This letter was written by 32 year-old Corp. Robert Neville (1832-1898), Co. E, 103rd OVI. of Mayfield, Cuyahoga county, Ohio. Robert was an English-emigrant farmer who married Mary A. Atkinson of Willoughby, Lake county, Ohio. Robert enlisted on 16 September 1862 and remained with the regiment until they were mustered out of the service in June 1865 at Raleigh, North Carolina. He rose in rank from private to corporal.
Robert’s younger brother, Leuty J. Neville (1838-1896), served for a time with the 103rd OVI too. He was a lieutenant in Co. D but resigned his commission in February 1863. Robert and Leuty were the sons of John Henry Neville (1802-1874) and Hannah Leuty (1809-1890) who emigrated from Yorkshire, England in the mid 1830s.
Waynesburgh [Waynesborough], Tennessee
January 6, 1865
My Very Dear Wife,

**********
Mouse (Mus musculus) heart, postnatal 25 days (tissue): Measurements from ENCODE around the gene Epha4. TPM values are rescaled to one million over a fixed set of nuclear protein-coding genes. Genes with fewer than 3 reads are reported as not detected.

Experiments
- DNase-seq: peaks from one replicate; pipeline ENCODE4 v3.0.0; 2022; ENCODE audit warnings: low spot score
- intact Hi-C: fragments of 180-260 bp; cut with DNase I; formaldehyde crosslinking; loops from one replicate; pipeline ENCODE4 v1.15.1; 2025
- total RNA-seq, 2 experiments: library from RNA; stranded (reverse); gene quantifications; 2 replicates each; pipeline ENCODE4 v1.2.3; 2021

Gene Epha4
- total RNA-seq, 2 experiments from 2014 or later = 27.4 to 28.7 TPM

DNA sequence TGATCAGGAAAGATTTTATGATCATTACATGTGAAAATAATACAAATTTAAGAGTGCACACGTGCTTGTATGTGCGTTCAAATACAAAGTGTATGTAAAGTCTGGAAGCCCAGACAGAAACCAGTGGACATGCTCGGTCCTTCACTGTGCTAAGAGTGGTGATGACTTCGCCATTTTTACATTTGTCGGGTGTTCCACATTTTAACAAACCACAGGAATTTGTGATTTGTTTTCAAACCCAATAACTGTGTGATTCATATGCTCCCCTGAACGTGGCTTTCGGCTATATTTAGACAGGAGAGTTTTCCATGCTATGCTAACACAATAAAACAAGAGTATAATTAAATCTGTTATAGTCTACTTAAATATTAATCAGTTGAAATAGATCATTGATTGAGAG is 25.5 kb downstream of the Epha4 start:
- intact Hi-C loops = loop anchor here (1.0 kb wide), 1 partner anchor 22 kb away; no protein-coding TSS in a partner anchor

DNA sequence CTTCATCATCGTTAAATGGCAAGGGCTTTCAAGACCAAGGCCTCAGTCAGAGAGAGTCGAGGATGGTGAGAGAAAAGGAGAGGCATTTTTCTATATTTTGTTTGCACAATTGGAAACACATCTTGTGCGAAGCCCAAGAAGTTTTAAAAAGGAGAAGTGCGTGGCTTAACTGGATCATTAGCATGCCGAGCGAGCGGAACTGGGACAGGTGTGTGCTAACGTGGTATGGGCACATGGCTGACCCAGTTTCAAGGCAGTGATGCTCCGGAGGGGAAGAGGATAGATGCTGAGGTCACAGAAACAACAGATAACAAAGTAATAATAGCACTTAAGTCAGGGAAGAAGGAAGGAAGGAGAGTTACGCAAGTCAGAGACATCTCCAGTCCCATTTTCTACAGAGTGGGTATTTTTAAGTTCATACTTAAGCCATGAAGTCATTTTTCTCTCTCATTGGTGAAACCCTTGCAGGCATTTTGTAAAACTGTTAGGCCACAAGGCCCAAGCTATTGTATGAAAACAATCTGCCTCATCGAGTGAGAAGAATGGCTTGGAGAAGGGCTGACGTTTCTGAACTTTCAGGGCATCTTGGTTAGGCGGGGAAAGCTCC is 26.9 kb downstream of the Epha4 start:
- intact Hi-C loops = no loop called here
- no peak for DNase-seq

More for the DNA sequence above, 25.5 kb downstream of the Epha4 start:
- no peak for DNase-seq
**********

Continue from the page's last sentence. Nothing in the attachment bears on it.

I must try and write in answer to yours of December 21 and the 27th though I am this morning feeling very indisposed from the hard marching of the last week—particularly the last two days march [of] 45 miles. Since writing my last, I have enjoyed myself well, both mind and body. Had a very good New Year of roast turkey and a can of peaches. The turkey cost nothing—only for roasting which was 25 [cents], the peach is 1. The turkey we got roasted on Saturday and three of us had a good supper of it, then enough of it for breakfast. My tent mate went out foraging on Friday and I told him that he had better get hog instead of chickens or turkey but he brought in two chickens and one turkey for his share. Well at this I felt rather grieved for I had never picked or dressed any fowl [before] so thought I should make a very poor job of it but we had very good luck and had one chicken for breakfast fried. The other my tent mate let another one of the company have for some tobacco. The turkey I have spoken of above. The peaches I brought on Saturday and kept them until Sunday P. M. and eat then as a desert with ½ lb. crackers that I bought at the same time. These I bought at 50 cents a pound.